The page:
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Tuesday, February 22, 2005
 AOpen prepares "Cube Mini" Pentium M based SFF PC
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Message Text: On the heels of launching the EY855-II XC Cube, its first Intel Pentium M-based small-form-factor (SFF) PC, AOpen is now preparing for the March launch of its smallest XC Cube SFF PC to date, the MZ 855, according to sources at the company.

The Intel 855GME-based system, which the company has dubbed the Cube Mini, will only be 106mm tall and will support Socket 479 Pentium M processors, a 400MHz FSB and up to 2GB of DDR333 memory. Although running a notebook CPU, the MZ 855 will still support desktop hard drives, and features two front-panel USB ports.

By using a notebook processor in the SFF PC, AOpen has been able to design a highly compact system ? even for SFF standards ? that also runs quietly, at only 27dB when fully loaded, the sources explained. However, with a 150W power supply and support for graphics cards only up to 185mm in length, the MZ 855 is not targeted for all enthusiasts, but rather to those who value space-saving above all else, the sources pointed out. Although AOpen plans a global release for the MZ855, the first target market will be Japan, the sources added.

The release of the MZ 855 SFF PC demonstrates AOpen?s dedication to pushing notebook CPU solutions on the desktop. The company claims that last November it was the first company to release a desktop motherboard based on the Socket 479 Intel Pentium M CPU, and this month stated it was the first company to release an SFF PC based on the i855GME.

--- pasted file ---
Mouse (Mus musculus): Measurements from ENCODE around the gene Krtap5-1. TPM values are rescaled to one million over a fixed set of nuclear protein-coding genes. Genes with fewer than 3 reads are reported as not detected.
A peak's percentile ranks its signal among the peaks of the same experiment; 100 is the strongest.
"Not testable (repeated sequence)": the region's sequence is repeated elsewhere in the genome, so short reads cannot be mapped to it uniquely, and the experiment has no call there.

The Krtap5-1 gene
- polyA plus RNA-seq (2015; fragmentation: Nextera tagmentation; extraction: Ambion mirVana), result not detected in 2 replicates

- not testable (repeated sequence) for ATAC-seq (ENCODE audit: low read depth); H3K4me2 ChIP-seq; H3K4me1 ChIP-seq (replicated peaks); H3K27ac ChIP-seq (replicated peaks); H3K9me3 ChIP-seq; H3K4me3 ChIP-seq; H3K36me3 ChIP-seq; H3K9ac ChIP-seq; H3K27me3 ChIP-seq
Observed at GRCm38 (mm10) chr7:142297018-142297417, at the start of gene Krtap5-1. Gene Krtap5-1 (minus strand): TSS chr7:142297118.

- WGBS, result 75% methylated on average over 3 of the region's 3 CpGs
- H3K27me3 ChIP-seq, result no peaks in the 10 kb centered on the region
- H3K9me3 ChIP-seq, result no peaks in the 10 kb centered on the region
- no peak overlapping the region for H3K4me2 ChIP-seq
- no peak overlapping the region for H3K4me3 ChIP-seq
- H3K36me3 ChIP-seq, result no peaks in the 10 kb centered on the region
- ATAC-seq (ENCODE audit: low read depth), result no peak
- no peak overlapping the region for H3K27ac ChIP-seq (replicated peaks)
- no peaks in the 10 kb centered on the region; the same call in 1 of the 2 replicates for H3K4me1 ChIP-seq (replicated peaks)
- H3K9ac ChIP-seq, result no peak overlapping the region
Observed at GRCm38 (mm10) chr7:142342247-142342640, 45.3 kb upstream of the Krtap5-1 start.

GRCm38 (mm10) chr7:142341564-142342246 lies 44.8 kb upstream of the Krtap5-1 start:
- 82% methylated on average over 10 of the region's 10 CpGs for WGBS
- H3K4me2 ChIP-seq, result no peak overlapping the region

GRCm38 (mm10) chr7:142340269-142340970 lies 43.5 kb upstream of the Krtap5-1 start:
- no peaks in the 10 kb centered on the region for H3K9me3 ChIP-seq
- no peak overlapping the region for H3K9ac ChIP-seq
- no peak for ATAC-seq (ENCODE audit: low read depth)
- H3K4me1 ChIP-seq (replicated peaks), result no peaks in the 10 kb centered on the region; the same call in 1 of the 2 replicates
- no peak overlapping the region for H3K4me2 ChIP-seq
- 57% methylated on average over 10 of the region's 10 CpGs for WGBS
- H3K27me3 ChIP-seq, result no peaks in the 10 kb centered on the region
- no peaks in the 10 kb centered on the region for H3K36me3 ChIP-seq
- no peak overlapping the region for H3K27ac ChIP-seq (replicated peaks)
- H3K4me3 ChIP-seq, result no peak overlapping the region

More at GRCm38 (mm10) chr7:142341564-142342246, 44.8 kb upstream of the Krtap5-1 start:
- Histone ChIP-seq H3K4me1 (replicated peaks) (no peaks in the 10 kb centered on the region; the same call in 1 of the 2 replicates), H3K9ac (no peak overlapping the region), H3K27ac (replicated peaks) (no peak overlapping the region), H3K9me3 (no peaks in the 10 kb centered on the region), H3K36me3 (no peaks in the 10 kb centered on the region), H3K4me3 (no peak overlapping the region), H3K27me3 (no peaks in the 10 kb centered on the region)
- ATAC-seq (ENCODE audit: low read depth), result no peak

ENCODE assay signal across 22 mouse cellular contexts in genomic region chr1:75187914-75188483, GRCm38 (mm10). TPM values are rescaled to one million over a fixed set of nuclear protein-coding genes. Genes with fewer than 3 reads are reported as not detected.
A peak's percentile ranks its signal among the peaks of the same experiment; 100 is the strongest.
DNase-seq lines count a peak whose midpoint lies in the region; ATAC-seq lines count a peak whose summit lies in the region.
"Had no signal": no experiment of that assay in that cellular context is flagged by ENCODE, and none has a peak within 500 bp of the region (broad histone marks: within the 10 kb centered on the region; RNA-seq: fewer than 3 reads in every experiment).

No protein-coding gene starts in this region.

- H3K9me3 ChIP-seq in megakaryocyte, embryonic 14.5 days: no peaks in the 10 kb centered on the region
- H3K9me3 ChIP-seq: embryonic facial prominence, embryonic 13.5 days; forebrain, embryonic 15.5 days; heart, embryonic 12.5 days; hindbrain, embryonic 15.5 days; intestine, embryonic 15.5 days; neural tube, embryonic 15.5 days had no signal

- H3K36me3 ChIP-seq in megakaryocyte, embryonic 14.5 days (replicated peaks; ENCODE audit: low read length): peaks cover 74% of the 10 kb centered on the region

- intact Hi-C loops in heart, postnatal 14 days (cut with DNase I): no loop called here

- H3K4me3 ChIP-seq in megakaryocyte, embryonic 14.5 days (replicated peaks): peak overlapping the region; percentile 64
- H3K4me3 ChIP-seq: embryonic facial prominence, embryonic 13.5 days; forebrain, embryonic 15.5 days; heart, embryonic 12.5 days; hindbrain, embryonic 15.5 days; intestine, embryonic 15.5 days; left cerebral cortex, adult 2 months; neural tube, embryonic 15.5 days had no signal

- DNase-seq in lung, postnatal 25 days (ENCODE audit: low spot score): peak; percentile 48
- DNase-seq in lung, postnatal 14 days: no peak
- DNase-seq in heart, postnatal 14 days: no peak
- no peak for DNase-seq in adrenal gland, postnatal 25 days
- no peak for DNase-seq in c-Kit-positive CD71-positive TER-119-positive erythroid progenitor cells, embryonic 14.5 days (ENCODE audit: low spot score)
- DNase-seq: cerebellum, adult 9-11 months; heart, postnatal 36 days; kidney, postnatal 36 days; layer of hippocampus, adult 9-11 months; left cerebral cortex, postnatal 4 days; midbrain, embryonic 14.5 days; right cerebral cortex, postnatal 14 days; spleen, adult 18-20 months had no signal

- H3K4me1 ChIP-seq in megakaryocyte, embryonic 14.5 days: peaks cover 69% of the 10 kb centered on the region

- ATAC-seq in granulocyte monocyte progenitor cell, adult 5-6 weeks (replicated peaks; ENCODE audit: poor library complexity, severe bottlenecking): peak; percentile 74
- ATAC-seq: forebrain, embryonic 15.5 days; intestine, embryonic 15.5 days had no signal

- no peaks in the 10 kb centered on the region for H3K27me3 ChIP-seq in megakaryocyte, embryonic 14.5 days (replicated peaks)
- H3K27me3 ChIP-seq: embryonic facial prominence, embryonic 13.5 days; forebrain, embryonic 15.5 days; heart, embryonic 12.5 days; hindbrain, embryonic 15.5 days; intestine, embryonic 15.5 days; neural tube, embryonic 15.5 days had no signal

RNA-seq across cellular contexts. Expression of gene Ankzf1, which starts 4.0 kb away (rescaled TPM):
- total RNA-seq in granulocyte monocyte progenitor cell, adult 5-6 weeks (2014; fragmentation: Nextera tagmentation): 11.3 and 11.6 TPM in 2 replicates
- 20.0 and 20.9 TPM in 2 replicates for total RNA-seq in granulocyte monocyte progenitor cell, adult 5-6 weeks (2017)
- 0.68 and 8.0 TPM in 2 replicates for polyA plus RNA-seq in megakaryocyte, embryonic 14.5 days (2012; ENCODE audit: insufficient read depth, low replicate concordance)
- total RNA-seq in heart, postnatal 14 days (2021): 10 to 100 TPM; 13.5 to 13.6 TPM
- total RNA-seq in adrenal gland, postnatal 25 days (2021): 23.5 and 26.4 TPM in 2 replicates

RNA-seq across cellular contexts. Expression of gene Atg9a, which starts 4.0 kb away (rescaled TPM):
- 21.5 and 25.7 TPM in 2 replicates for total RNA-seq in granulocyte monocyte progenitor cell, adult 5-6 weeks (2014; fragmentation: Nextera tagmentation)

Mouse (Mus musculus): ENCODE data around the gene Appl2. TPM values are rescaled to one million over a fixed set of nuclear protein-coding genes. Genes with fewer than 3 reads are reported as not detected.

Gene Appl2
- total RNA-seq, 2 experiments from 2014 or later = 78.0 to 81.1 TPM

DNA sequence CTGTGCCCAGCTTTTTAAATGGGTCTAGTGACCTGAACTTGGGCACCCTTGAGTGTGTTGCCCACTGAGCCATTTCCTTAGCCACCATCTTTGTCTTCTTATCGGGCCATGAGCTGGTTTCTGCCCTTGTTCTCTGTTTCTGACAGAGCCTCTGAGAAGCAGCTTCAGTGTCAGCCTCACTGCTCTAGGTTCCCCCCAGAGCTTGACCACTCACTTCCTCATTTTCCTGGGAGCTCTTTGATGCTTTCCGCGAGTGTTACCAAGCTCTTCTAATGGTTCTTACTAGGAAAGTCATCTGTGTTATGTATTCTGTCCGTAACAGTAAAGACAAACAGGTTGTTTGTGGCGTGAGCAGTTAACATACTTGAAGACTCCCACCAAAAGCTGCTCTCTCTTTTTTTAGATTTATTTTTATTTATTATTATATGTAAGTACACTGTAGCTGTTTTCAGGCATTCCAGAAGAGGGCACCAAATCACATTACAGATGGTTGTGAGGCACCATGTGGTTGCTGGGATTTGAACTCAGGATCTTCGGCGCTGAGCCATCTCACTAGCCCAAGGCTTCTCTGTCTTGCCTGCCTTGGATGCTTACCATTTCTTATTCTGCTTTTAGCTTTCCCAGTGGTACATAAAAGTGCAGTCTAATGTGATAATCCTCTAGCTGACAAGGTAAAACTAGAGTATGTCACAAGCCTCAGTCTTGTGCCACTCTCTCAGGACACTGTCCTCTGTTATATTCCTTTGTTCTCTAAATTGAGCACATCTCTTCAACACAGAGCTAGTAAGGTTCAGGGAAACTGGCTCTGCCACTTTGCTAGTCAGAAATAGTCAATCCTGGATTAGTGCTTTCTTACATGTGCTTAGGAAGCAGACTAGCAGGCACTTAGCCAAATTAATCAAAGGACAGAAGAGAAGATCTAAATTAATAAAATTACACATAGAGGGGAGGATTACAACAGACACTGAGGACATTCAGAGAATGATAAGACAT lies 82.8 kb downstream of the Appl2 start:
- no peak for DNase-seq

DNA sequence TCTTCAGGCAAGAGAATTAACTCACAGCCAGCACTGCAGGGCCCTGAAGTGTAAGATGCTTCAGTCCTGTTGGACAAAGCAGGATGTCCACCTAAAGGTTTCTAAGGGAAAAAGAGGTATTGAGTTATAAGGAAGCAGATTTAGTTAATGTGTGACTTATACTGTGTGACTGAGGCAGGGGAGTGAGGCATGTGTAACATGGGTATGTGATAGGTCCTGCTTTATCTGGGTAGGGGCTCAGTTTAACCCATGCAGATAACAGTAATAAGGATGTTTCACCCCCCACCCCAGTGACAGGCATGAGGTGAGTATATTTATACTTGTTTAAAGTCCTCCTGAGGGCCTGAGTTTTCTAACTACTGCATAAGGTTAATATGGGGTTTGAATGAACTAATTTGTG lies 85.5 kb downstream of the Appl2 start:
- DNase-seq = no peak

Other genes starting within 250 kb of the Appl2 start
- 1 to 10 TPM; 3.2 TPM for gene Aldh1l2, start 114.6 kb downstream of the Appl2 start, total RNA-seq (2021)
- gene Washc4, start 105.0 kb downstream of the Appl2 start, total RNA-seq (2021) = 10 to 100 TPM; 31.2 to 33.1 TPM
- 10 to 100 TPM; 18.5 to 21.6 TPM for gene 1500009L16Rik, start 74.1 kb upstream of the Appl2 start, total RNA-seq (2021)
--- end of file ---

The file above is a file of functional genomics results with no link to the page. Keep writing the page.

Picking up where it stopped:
By the middle of the second quarter, the company will also release a version of the Cube Mini based on the Intel 915GM chipset, the sources stated.

One reason vendors may begin offering more notebook CPU-based desktop solutions this year is the increased availability of notebook CPUs in the channel, the sources noted. Intel has increased its support for the clone notebook market and is looking drive up the share of clone notebooks in the global notebook market to 30-35% in the next two years, other sources explained. The chip giant has also introduced its Common Building Block (CBB) program to help simplify the integration and distribution of notebook computers, which should mean more notebook CPUs available in the channel.
 
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